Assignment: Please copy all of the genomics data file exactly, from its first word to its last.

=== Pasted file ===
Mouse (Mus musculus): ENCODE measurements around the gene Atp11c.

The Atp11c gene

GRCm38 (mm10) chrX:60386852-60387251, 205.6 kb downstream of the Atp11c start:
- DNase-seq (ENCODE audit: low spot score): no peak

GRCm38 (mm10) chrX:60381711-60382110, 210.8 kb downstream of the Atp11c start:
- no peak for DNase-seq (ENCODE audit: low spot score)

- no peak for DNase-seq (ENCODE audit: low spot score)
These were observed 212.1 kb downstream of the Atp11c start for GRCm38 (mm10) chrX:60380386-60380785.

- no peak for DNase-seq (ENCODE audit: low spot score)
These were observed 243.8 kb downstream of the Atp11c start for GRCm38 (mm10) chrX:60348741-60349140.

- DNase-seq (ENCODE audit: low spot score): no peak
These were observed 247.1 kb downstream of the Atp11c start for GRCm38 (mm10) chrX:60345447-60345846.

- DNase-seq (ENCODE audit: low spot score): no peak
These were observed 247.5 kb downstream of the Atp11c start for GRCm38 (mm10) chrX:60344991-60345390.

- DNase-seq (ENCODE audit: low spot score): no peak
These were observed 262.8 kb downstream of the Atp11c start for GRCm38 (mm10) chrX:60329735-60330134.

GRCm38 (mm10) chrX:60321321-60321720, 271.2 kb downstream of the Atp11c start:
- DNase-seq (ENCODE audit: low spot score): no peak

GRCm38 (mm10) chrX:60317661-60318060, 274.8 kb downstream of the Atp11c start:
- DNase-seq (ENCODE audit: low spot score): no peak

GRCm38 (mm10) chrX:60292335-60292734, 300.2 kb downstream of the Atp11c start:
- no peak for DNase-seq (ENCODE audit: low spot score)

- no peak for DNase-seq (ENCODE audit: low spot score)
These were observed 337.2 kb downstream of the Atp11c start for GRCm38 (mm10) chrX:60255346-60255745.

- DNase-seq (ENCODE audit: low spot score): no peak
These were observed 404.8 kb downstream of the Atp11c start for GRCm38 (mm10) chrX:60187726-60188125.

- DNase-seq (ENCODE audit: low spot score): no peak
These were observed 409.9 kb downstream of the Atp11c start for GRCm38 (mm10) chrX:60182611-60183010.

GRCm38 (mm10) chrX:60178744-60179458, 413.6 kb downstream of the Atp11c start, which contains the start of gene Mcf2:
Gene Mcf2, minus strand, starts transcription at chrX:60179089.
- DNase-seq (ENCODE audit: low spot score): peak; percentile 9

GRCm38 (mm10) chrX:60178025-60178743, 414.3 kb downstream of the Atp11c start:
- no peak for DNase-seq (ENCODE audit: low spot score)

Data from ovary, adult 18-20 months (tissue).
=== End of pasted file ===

Mouse (Mus musculus): ENCODE measurements around the gene Atp11c.

The Atp11c gene

GRCm38 (mm10) chrX:60386852-60387251, 205.6 kb downstream of the Atp11c start:
- DNase-seq (ENCODE audit: low spot score): no peak

GRCm38 (mm10) chrX:60381711-60382110, 210.8 kb downstream of the Atp11c start:
- no peak for DNase-seq (ENCODE audit: low spot score)

- no peak for DNase-seq (ENCODE audit: low spot score)
These were observed 212.1 kb downstream of the Atp11c start for GRCm38 (mm10) chrX:60380386-60380785.

- no peak for DNase-seq (ENCODE audit: low spot score)
These were observed 243.8 kb downstream of the Atp11c start for GRCm38 (mm10) chrX:60348741-60349140.

- DNase-seq (ENCODE audit: low spot score): no peak
These were observed 247.1 kb downstream of the Atp11c start for GRCm38 (mm10) chrX:60345447-60345846.

- DNase-seq (ENCODE audit: low spot score): no peak
These were observed 247.5 kb downstream of the Atp11c start for GRCm38 (mm10) chrX:60344991-60345390.

- DNase-seq (ENCODE audit: low spot score): no peak
These were observed 262.8 kb downstream of the Atp11c start for GRCm38 (mm10) chrX:60329735-60330134.

GRCm38 (mm10) chrX:60321321-60321720, 271.2 kb downstream of the Atp11c start:
- DNase-seq (ENCODE audit: low spot score): no peak

GRCm38 (mm10) chrX:60317661-60318060, 274.8 kb downstream of the Atp11c start:
- DNase-seq (ENCODE audit: low spot score): no peak

GRCm38 (mm10) chrX:60292335-60292734, 300.2 kb downstream of the Atp11c start:
- no peak for DNase-seq (ENCODE audit: low spot score)

- no peak for DNase-seq (ENCODE audit: low spot score)
These were observed 337.2 kb downstream of the Atp11c start for GRCm38 (mm10) chrX:60255346-60255745.

- DNase-seq (ENCODE audit: low spot score): no peak
These were observed 404.8 kb downstream of the Atp11c start for GRCm38 (mm10) chrX:60187726-60188125.

- DNase-seq (ENCODE audit: low spot score): no peak
These were observed 409.9 kb downstream of the Atp11c start for GRCm38 (mm10) chrX:60182611-60183010.

GRCm38 (mm10) chrX:60178744-60179458, 413.6 kb downstream of the Atp11c start, which contains the start of gene Mcf2:
Gene Mcf2, minus strand, starts transcription at chrX:60179089.
- DNase-seq (ENCODE audit: low spot score): peak; percentile 9

GRCm38 (mm10) chrX:60178025-60178743, 414.3 kb downstream of the Atp11c start:
- no peak for DNase-seq (ENCODE audit: low spot score)

Data from ovary, adult 18-20 months (tissue).